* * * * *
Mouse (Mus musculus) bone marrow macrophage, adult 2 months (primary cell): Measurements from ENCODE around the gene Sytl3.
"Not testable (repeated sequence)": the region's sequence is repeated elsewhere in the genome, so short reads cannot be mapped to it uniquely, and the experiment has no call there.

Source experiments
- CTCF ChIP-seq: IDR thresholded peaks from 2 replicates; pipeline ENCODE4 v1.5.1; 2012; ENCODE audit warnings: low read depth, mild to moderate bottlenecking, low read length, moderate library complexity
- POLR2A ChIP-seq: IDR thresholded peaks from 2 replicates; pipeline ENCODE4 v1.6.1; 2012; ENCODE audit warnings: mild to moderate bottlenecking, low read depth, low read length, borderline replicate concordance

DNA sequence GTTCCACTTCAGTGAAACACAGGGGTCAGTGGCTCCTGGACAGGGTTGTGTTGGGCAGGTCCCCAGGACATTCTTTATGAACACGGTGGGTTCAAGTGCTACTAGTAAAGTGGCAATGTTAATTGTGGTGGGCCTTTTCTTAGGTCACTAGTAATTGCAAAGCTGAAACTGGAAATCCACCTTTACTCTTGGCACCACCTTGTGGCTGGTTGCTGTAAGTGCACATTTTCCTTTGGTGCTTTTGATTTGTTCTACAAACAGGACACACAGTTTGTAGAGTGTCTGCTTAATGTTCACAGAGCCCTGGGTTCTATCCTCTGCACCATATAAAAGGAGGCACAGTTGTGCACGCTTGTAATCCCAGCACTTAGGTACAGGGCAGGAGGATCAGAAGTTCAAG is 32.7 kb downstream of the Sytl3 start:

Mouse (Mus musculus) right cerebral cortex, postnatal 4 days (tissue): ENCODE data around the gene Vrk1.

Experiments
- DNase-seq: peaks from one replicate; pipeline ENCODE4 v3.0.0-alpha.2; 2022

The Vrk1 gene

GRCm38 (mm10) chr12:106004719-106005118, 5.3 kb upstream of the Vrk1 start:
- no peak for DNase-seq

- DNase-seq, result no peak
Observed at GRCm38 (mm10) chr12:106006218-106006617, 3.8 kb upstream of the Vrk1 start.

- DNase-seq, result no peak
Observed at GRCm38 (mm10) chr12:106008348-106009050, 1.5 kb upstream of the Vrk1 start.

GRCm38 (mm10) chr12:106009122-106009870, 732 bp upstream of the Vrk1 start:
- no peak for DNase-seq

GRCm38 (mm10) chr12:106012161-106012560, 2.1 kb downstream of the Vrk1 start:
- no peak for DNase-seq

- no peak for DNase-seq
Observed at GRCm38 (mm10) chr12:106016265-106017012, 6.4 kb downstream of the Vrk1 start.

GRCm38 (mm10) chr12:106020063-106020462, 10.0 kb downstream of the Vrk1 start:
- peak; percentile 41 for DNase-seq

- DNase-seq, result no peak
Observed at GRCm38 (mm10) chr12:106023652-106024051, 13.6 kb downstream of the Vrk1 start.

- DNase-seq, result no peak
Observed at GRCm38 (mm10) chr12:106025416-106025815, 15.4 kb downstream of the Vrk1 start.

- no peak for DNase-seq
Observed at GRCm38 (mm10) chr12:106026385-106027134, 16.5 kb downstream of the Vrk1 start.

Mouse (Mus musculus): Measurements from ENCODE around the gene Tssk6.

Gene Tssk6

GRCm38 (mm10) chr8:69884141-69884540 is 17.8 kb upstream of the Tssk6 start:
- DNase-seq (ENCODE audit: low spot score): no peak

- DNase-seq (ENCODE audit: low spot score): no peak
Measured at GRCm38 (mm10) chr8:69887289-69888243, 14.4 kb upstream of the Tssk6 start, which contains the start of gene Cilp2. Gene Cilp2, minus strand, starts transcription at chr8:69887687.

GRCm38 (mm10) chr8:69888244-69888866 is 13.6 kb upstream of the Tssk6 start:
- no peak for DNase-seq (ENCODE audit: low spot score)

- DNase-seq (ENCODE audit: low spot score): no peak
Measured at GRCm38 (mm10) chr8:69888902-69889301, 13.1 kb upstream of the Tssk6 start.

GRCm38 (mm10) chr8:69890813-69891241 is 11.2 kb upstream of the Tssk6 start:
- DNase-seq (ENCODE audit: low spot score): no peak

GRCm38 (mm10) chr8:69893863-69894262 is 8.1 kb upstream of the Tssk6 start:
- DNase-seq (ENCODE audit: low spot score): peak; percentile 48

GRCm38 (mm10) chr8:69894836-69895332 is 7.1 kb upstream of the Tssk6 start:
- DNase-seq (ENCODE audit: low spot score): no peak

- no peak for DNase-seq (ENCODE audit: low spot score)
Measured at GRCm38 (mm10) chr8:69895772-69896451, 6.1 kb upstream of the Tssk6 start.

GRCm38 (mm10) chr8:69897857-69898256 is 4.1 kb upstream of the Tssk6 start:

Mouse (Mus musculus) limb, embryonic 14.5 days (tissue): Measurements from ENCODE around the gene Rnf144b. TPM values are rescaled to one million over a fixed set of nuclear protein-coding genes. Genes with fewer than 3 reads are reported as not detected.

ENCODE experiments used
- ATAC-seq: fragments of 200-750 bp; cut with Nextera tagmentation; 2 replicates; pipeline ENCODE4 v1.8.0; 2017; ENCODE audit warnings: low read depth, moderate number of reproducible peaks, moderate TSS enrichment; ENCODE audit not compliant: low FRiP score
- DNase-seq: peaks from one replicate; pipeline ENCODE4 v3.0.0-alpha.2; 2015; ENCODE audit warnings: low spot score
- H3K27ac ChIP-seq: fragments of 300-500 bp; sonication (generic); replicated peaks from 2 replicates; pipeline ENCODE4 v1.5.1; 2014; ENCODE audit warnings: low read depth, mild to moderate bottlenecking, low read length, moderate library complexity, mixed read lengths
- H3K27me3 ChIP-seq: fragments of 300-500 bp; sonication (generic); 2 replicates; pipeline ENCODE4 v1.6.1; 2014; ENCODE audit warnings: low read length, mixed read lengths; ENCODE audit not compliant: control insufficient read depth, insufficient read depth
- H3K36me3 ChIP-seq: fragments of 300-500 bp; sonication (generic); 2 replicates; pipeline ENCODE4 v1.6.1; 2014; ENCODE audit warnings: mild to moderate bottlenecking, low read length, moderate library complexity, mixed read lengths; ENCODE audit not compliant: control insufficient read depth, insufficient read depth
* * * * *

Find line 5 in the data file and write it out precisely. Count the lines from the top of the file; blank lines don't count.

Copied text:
- POLR2A ChIP-seq: IDR thresholded peaks from 2 replicates; pipeline ENCODE4 v1.6.1; 2012; ENCODE audit warnings: mild to moderate bottlenecking, low read depth, low read length, borderline replicate concordance